The film topics varied widely, ranging from horror to magical realism to creative stop-motion animation. In “Monsters in Black”, a girl in detention finds a curse in an old textbook that summons monsters to the school, which she then battles in a chase and sword fight through the halls of the school. In “Class of Animals”, a classroom of students transforms into their spirit animals, and must find a number of gemstones hidden around the school in order to turn back into people.
The remaining three were stop-motion animation films, including “Pride”, which animated colorful M&Ms into various rainbow patterns, “Markers vs. Pencils”, which had markers and pencils battling between a wall of ring-bound notebooks, and “Legos in the Park”, which featured a community of Lego people interacting within a park environment constructed out of folders. It was hard to keep an eye on all of the activity happening at once in “Legos”, but the audience broke out into uproarious laughter when one Lego distinctly ran over another with its car in the middle of the scene.
After the films premiered, the audience got to view some behind-the-scenes shots and interviews with the filmmakers.
“It’s just really freeing, because you get to be in your own little world, and you get to take these puppets and you are the one who gets to bring them to life and move them around,” said Sigrid “Ghost” Keihler, who worked on the stop-motion films. “I think it’s just an amazing experience.”
Following the Workshop films, the Director’s Choice films made their world premiere. For this more advanced session, Kirkman selected two original scripts written by emerging filmmakers and directed the shorts herself, while campers worked production on a professional film set.
Both of the selected scripts dealt with topics that are relatable to teenage girls: choosing a college, and getting your period. In “Decision Day”, feminist icons Ruth Bader Ginsburg, Katherine Johnson and Frida Kahlo help a girl choose which college to go to by driving home the message that the only wrong decision is not making a decision at all, and that mistakes are only opportunities for growth. In “Ladies in Red”, a girl gets her period for the first time on the playground, but her friends come to her rescue, covering themselves in red paint to help her not feel embarrassed.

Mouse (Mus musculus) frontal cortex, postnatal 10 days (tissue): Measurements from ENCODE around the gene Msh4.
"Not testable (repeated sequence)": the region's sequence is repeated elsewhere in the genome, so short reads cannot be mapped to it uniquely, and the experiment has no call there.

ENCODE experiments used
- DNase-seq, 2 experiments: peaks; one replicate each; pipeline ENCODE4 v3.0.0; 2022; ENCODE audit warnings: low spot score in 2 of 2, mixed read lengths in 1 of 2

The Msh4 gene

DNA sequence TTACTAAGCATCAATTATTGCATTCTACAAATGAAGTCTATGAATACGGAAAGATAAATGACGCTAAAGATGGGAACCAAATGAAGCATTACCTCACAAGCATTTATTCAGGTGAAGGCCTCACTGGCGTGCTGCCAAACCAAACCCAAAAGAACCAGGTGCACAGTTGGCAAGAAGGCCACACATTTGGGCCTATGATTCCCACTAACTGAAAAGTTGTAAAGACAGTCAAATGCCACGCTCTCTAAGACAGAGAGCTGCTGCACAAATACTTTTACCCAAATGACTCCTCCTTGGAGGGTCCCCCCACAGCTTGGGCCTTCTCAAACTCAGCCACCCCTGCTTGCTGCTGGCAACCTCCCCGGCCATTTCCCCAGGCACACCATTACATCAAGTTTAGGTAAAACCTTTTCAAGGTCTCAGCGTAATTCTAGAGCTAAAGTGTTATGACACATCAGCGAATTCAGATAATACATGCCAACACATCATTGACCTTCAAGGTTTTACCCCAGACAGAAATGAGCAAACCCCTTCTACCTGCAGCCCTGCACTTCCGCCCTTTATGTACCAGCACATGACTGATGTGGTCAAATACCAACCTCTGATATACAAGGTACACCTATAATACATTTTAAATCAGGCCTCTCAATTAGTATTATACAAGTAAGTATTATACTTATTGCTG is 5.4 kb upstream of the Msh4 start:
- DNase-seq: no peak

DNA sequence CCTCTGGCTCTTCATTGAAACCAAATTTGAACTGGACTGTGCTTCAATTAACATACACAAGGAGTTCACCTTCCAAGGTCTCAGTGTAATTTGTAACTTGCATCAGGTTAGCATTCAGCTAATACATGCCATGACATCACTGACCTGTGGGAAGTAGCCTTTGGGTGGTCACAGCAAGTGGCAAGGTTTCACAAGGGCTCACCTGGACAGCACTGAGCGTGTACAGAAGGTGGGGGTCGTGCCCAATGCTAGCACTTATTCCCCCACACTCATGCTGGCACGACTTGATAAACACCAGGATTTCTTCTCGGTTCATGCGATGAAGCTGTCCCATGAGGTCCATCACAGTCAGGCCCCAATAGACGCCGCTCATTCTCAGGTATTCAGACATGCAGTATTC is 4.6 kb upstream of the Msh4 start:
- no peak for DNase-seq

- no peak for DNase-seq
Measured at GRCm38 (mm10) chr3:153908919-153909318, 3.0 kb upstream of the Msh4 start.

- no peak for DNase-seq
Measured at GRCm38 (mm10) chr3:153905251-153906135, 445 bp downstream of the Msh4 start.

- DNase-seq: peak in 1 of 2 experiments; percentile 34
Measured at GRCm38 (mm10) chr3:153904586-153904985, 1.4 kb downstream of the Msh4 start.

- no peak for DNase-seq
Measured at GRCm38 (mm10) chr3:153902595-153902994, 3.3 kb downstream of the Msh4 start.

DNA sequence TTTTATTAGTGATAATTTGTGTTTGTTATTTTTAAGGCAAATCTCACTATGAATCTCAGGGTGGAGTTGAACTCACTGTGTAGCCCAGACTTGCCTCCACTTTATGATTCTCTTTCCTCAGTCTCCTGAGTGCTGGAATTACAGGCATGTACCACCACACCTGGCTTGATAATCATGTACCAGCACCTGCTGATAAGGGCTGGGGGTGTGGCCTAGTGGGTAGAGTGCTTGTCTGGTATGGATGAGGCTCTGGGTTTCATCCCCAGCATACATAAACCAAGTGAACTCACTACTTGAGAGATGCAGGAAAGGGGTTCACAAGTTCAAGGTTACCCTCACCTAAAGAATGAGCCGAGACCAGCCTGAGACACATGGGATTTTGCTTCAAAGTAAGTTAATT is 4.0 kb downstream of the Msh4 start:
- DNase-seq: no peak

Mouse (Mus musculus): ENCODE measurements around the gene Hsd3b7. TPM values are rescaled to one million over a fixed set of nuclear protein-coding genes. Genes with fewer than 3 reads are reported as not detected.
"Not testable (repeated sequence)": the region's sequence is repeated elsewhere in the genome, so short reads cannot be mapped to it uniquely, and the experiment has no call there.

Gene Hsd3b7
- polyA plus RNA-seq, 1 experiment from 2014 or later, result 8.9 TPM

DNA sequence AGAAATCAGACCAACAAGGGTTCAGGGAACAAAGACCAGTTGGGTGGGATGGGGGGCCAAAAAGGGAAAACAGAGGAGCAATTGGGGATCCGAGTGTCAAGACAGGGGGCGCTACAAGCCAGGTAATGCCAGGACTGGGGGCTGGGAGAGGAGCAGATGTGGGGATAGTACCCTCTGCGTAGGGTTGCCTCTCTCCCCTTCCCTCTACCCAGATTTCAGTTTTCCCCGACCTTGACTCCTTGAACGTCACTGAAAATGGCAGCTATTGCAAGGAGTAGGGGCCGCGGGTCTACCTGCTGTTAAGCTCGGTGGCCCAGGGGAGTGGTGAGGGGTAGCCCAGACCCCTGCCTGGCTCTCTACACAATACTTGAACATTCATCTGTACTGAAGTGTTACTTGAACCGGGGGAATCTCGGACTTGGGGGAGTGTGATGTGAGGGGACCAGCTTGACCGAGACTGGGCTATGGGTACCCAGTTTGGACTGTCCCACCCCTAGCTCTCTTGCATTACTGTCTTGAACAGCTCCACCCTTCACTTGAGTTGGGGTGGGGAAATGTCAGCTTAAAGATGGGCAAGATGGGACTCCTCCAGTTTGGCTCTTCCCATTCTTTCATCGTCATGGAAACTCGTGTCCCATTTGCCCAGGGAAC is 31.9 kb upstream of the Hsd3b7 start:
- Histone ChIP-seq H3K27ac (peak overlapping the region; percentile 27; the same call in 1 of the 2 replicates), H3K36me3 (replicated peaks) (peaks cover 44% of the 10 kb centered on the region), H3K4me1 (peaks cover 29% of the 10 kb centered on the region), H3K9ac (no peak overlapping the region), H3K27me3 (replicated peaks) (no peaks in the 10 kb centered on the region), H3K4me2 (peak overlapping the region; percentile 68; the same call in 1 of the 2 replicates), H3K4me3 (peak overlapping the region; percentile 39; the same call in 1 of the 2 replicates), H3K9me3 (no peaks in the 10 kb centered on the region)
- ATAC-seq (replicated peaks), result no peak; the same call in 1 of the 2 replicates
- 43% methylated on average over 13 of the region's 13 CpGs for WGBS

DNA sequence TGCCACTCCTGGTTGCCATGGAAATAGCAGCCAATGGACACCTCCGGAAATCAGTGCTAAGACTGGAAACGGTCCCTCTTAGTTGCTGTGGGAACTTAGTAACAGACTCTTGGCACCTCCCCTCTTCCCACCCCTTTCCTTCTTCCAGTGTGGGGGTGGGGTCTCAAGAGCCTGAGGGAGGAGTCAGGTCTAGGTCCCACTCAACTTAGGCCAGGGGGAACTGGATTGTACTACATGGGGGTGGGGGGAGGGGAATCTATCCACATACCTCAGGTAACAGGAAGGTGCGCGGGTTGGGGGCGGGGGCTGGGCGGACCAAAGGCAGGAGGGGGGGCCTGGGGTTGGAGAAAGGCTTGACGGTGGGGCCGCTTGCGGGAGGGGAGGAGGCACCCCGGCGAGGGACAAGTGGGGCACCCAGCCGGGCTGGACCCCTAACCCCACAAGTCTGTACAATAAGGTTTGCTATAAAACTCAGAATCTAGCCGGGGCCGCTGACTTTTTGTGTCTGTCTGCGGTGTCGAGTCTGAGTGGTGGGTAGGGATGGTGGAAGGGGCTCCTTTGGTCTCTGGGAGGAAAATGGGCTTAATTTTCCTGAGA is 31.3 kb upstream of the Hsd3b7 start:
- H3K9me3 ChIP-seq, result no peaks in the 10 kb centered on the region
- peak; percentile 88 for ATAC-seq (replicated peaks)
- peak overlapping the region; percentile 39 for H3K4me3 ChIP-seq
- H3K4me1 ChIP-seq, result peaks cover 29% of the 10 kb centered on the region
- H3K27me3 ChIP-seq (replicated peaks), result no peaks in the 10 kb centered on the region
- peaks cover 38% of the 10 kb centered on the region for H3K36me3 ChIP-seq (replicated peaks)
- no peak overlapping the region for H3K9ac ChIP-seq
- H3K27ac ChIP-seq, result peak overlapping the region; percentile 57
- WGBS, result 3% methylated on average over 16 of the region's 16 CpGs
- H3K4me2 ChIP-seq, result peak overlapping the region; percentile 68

“It was just an incredible opportunity to normalize the conversations about periods, because it’s so awkward in middle school to talk about it,” Kirkman said. “I was reflecting back that if I was in middle school and I had these young women naturally, casually, talking about periods, I think I would have been really grateful.”
The Director’s Choice films drove home the importance of having female and non-binary written and directed films, because it allowed the campers to see themselves in the people and experiences that were being represented.
Eighth-grader Paige Middleton acted as “Kit”, one of the friends in “Ladies in Red”, as well as helping to produce the film.
“I really liked playing that role because it somewhat reminded me of myself, such as being the mother of the group and keeping everyone out of trouble and also just being prepared,” Middleton said during her behind-the-scenes interview. “It was a really great experience to be behind the scenes and in the scenes, so I really appreciated that. Just being able to talk and be around all these other kids, I felt like it gave me a whole round trip of how a film is produced.”
In the Q+A session with the audience that followed the films, the students all said that it was difficult to make a film, but they enthusiastically encouraged anyone who was interested to do the camp. The hard work is what made the project fun, they said, and they could overcome the challenges when they came together as a team.
“I feel like a lot of times we go through really bad moments,” said Quincy Eckdahl, a seventh-grader who worked on the Director’s Choice films. “Like in ‘Lady in Red’, we had the rain just pour in at one point and we had to figure something out. We had umbrellas out, and our set was going on long because we had to wait out the rain, and it was really crazy, but we still did it, and we still got through with the film. It’s crazy how we can come together at one point and just make a film, even though so many things have gone wrong.”
The difficulty of the camp makes presenting the final outcome all the more rewarding, and Kirkman watched the premiere with pride.
“It brings it full circle for them to know that they had this idea in their head, they actually got it down on paper with a team, filmed it and now it’s from idea to screen,” Kirkman said. “That is one of my biggest passions to do as an emerging director, so for them to experience that – that’s where I’m overjoyed.”
The HER Film Camp returns in 2022 with an “Acting on Camera” session in the spring, followed by the Workshop and Director’s Choice sessions in the late spring and summer. Financial assistance for the camp is also available through YouthPower365, thanks to community donations. For more information about registration, or to donate to support the camp, visit youthpower365.org.